There are a number of details that need to be sorted out in a divorce. One you may not immediately think of is taxes. If you and your spouse have filed joint returns, you are legally both liable for any income tax debt incurred during the marriage. Even if you choose to file separate returns, Texas is a community property state, and you may have to report one-half of any income earned by your spouse’s separate property.
Ex-Wife Accuses Ex-Husband of Sending Her Fraudulent Income Statements
In settling your divorce case, it is critical to resolve any outstanding tax issues. This includes not only determining what income belongs to what spouse, but also whether either or both spouses will “indemnify” the other for any tax liability issues that may arise post-divorce. This is one area where you want to be as clear as possible. The last thing you want to deal with after an emotionally draining divorce proceeding is to get a notice from the IRS claiming that you owe unpaid back taxes.
Of course, there are cases where one spouse may attempt to use a tax issue as a weapon against the other. Consider this scenario from a recent Dallas divorce case. The husband and wife in this long-running divorce case separated in 2009. The husband officially filed for divorce three years later, and a judge issued a final decree in 2015. The final order stated that all “federal tax income liability issues” between the couple had been resolved. On that point, each spouse agreed to pay a certain portion of any taxes owed, and each spouse indemnified the other for any failure to pay their share.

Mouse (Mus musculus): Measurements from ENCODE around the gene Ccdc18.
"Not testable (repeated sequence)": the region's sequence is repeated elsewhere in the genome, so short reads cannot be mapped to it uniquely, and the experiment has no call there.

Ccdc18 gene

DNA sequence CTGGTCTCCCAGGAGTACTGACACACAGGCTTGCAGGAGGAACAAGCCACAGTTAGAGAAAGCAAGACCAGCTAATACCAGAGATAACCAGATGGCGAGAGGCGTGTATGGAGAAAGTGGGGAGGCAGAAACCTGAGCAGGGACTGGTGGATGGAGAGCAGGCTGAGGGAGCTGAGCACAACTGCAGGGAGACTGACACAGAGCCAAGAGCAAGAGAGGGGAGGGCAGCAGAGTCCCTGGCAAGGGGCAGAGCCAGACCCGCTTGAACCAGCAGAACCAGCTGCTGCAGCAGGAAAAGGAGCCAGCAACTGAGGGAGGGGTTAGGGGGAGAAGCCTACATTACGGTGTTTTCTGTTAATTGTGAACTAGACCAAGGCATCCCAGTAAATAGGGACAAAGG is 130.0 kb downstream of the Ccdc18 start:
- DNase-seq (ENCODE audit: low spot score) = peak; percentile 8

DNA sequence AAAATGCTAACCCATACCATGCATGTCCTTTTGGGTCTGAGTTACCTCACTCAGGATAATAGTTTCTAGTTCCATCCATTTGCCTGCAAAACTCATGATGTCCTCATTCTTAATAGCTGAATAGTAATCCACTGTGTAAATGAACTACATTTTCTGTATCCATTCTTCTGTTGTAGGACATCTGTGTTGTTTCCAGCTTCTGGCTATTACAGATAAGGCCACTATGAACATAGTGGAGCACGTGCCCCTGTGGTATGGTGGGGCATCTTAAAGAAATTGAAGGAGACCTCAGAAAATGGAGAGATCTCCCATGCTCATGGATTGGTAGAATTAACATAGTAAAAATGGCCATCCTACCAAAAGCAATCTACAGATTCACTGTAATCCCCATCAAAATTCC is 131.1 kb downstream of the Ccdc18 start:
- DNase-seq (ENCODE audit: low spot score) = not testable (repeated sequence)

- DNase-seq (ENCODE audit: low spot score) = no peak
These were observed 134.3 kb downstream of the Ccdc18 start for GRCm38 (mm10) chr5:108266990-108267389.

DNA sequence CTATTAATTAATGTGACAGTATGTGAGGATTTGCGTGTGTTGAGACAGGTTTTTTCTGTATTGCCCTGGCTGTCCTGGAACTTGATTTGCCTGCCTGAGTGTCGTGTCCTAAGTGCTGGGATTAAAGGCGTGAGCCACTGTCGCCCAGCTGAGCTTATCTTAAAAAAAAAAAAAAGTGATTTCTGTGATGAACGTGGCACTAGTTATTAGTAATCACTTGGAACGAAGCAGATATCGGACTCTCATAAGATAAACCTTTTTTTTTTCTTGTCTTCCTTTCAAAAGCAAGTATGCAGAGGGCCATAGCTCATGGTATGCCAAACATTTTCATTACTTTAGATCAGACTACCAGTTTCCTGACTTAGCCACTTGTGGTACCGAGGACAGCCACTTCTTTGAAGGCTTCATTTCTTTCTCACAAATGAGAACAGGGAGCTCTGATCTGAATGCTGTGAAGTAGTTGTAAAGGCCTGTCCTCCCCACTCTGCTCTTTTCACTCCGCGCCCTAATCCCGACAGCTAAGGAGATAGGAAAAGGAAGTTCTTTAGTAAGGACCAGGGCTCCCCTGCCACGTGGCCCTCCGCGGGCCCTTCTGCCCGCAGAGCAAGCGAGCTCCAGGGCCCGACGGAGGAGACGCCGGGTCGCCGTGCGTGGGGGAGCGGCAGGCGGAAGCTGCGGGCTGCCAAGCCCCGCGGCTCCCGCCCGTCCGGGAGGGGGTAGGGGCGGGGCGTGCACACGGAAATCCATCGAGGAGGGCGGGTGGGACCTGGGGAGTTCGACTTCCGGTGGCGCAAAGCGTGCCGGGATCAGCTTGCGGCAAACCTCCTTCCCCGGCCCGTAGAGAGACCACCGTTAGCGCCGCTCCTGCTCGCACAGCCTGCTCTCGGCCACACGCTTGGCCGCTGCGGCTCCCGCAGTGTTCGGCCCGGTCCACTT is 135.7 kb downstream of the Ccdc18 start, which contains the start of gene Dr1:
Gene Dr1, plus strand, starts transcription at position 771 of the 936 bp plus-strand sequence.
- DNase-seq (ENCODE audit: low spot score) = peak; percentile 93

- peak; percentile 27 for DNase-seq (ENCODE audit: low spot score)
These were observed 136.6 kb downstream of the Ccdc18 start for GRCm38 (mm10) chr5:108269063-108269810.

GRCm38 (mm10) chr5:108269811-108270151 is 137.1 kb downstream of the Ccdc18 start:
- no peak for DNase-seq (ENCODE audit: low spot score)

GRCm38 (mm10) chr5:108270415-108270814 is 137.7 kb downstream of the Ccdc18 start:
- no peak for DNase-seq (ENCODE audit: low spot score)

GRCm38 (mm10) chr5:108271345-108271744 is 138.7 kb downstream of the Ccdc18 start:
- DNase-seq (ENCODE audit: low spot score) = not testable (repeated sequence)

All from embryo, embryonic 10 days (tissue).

But after the divorce became final, the ex-husband sent his ex-wife two IRS Form 1099s, purportedly for income she earned while working for his business. The ex-husband further stated he forwarded the “appropriate information” regarding this alleged income to the IRS. The wife went back to divorce court, alleging these 1099s were never produced during the case and were, in fact, false documents designed to transfer income liability to her in violation of the court’s final decree.
The judge sided with the ex-wife. The court said the husband’s late mailings of the 1099s were “deliberately calculated to cause” his ex-wife financial harm, as this alleged income was never accounted for during the parties’ settlement negotiations. Accordingly, the judge ordered the ex-husband to indemnify his ex-wife for any tax owed on the 1099s.
Unfortunately for the ex-wife, this was not the end of the matter. The ex-husband appealed, and the Texas Fifth District Court of Appeals held the trial court exceeded its authority when it “sanctioned” the husband. To be clear, the appeals court did not condone the ex-husband’s actions. Rather, this was a situation where the trial court no longer had the authority to sanction the parties. Under Texas law, a trial judge retains jurisdiction over a case for 30 days after judgment–but here more than 100 days elapsed between the entry of the divorce decree and the subsequent order against the ex-husband.
Get Help With Your Texas Divorce Case
Divorce cases are often messy affairs. Working with a qualified Galveston divorce law attorney can help ensure your spouse does not try to take advantage of you during or after the proceeding. Contact the Law Offices of Tad Nelson & Associates today to schedule a consultation with an experienced divorce attorney serving clients in the Houston, Galveston, and League City areas.